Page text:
31 Miles to Celebrate a 30th Anniversary

“He didn’t tell me how to live; he lived, and let me watch him do it.” – Clarence Budington Kelland

photo

Dad at the age of 43 in 1962.

Dad at the age of 43 in 1962.

I ran 31 miles with my Dad yesterday. It was the most time I spent with him since January 3, 1985, the day he died. Those thirty years haven’t diminished the influence he has on my life.

By now you are likely wondering, has this guy gone mad? How could anyone possibly run 31 miles with a dead man? Well it’s like this. Most years since my dad’s death I went to church with my mom on January 3rd. But life goes on, things change, and running has become my sanctuary. These days I feel as spiritual in the outdoors immersed in perspiration as I do sitting inside a building full of religious artifacts. I refer to such spirituality as the sanctity of sweat.

The 2015 Watchung Winter 50K was on January 3rd, the 30th anniversary of Dad’s death, so I thought what better way to honor him than to run 31 miles? The 50K was five laps around a pastoral 10K course on the Watching Reservation in New Jersey. The sounds of rushing water, wind rustling through trees and wildlife scurrying along the brush were complemented by peaceful views of rolling hills, babbling streams and a serene lake–the hands of the creator.

photoI love distance running for the solitude. The time alone allows me to burrow deep inside, figure out my life, put things into perspective. I realize how fortunate I am and appreciate those who fill my life–my family, friends–and I am thankful for my health, the gift of running 31 miles at this stage in life.

I found the 50K to be many different races. The weather was pleasant when it began and by the end of the first lap I stripped my running jacket. Mid-way through the third lap it began to snow so I put my jacket back on. It snowed harder and harder and looked as if it might become a blizzard, but then it slowed. Mid-way through the fifth lap the sleet started to come down. I finished soaked from perspiration and then went into a deep freeze while I stood around talking and inhaling carbs after the race.

The ultra is a lesson in desire and determination, and a test of fortitude and will. I think that’s what Dad taught me simply by the way he lived his life.

photoPost Script: After I wrote this post I found out that I came in first in my age group.

Full Disclosure: I was the only one in my age group.

Trivial Disclosure: I was also the oldest participant.

 

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About Jim Brennan

Jim is a Philadelphia-based writer, author, poet and editor for the Schuylkill Valley Journal.
This entry was posted in Health, Marathon, Running and tagged , , , , . Bookmark the permalink.

16 Responses to 31 Miles to Celebrate a 30th Anniversary

  1. Joey says:

    Awesome job Jim! I love the line “I found the 50K to be many different race.” You could not be more spot on. It’s only 6 more miles than a marathon but that could mean hours for some, like my first 50K. There usually is one wall in a marathon, but in ultras you can hit many in one race. It’s a roller coaster of emotions, almost like a whole life balled up into one race.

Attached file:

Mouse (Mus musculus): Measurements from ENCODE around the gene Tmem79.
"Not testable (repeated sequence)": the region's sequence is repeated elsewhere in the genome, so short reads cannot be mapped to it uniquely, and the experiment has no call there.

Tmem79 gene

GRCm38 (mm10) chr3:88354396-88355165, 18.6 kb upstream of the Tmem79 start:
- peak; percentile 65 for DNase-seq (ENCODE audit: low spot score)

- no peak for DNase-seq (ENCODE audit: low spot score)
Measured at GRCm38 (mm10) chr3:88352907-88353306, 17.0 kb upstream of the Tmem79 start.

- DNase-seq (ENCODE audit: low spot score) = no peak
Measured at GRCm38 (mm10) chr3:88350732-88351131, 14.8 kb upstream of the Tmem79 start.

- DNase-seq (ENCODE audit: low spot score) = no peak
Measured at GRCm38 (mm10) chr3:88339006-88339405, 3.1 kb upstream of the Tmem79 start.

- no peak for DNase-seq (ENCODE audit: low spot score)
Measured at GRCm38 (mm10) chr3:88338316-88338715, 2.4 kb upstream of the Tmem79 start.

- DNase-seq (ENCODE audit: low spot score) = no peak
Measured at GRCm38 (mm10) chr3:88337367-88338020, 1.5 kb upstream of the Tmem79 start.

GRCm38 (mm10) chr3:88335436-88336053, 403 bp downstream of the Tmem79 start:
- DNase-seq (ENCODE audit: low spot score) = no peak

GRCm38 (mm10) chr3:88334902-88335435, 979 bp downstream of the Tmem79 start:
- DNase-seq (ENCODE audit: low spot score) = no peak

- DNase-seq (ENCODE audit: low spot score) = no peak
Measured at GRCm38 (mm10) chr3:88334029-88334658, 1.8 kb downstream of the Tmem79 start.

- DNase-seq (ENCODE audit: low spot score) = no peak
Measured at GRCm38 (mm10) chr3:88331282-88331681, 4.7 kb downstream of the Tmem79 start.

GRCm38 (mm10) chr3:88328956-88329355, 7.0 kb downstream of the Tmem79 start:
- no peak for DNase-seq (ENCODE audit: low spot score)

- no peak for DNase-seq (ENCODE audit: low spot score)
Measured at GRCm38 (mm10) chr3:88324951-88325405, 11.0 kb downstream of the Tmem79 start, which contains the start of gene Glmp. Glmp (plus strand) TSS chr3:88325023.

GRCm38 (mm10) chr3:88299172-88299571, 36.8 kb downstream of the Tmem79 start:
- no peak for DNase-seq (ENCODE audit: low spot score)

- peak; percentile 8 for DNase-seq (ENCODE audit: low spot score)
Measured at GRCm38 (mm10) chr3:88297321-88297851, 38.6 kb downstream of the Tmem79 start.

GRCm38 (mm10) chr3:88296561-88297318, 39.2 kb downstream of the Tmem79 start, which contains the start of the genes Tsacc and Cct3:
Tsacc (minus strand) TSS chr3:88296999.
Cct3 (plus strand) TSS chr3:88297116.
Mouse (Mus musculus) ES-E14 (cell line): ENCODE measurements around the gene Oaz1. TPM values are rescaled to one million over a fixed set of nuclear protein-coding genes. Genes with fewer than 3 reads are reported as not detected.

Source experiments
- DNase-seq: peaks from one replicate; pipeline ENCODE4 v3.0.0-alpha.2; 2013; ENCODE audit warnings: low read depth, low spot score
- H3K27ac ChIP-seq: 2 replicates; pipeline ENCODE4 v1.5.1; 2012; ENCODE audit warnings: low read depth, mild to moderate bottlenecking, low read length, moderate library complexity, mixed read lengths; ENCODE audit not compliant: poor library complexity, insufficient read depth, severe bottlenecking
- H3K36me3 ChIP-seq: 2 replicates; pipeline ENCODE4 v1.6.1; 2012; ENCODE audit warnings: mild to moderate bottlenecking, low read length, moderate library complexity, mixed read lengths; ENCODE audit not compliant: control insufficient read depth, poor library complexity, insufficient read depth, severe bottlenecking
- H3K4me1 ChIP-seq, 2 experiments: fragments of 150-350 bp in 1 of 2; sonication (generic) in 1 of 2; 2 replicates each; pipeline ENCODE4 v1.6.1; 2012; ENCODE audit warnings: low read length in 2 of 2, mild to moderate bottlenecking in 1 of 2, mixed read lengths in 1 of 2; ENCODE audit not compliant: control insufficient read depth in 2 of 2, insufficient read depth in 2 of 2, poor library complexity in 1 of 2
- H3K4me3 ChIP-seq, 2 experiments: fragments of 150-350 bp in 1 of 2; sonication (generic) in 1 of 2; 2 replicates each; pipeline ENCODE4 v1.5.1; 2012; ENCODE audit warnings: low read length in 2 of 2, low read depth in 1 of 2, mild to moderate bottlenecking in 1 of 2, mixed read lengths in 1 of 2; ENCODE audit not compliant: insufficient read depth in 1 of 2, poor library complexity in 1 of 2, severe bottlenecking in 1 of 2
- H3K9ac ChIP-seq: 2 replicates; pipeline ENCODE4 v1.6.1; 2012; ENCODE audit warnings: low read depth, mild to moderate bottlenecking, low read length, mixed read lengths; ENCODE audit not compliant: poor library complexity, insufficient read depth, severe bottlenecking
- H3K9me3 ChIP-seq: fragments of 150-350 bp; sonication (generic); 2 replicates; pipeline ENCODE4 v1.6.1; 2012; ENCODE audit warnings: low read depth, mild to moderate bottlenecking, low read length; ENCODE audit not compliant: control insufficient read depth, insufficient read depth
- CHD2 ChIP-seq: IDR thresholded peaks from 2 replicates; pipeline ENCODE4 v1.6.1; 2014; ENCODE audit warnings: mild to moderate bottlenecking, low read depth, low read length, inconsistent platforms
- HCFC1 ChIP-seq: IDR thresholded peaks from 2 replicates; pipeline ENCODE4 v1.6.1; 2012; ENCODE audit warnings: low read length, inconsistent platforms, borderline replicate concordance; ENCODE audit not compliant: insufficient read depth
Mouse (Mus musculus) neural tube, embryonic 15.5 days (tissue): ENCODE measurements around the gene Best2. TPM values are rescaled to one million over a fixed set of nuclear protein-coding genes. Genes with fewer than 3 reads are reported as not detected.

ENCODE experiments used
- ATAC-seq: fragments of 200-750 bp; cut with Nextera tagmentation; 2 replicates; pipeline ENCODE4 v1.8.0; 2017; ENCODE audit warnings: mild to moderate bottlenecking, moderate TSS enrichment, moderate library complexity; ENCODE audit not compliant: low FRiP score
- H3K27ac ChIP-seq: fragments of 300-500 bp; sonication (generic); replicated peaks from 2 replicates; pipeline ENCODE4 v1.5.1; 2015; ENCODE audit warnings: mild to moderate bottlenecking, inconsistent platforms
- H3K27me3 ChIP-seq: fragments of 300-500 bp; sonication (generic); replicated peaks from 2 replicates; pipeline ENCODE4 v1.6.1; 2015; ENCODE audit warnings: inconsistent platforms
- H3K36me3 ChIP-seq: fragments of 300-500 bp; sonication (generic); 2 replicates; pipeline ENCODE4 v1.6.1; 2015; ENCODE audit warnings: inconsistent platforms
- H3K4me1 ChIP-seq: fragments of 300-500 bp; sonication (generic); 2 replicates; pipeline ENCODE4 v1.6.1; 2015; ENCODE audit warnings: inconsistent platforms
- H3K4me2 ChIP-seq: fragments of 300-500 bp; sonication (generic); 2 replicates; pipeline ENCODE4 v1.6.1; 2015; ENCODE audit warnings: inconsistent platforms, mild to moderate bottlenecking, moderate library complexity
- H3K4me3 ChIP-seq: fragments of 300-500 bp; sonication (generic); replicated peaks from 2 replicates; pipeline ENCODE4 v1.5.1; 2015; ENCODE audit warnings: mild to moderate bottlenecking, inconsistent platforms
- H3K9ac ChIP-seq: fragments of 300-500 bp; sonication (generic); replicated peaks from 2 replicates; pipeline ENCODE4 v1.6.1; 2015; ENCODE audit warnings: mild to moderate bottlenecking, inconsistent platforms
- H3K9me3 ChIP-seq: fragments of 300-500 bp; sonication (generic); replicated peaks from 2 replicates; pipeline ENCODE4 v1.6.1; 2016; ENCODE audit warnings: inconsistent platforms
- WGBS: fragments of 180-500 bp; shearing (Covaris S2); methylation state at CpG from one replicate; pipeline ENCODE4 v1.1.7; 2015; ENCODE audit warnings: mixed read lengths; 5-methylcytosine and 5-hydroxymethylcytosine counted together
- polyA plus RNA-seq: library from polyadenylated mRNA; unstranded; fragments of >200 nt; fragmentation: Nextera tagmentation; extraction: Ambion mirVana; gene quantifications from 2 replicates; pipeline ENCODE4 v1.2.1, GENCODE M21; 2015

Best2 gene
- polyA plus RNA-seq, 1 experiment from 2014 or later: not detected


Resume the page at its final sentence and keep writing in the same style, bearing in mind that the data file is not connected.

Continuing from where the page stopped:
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    • Jim Brennan says:

      You are so right, Joey. I was struggling and questioning myself after mile 15, and then when passed mile 20 I found a rhythm and was content, and then after mile 27 to the finish was a struggle. So yes, a lifetime is a good metaphor. And there is no better feeling than after you cross that finish line, that good hurt only endurance athletes can appreciate. Thanks for dropping by, Joey.

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  2. Sophie33 says:

    A beautiful thoughtful post about the bond between a Son & his beloved Dad!
    Thanks so much for sharing with us all! Xxx

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  3. A beautiful honor for your father. And the photos show a beautiful course, although the last loop probably looked less beautiful than the first.

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  4. Your Dad is smiling down on you! Great job by the way! ❤

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  5. LB says:

    Congratulations! Your father would be so proud!
    and I am proud of you, too, for coming back from an injury and for accomplishing this goal.
    and thanks for the chuckle at the end!

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  6. Well done! What a superb way to honour you Dad!

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  7. runner500 says:

    Well done! I would expect that your Dad would have been proud of your achievements both in terms of the race, but what you have achieved with your life. It looks a fantastic location, I am rather jealous. Happy New Year!

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    • Jim Brennan says:

      It was an experience I’ll always carry with me, and likely won’t be my last ultra, though next time I’ll train a little harder. Happy New Years to you too. I look forward to reading about your adventures.

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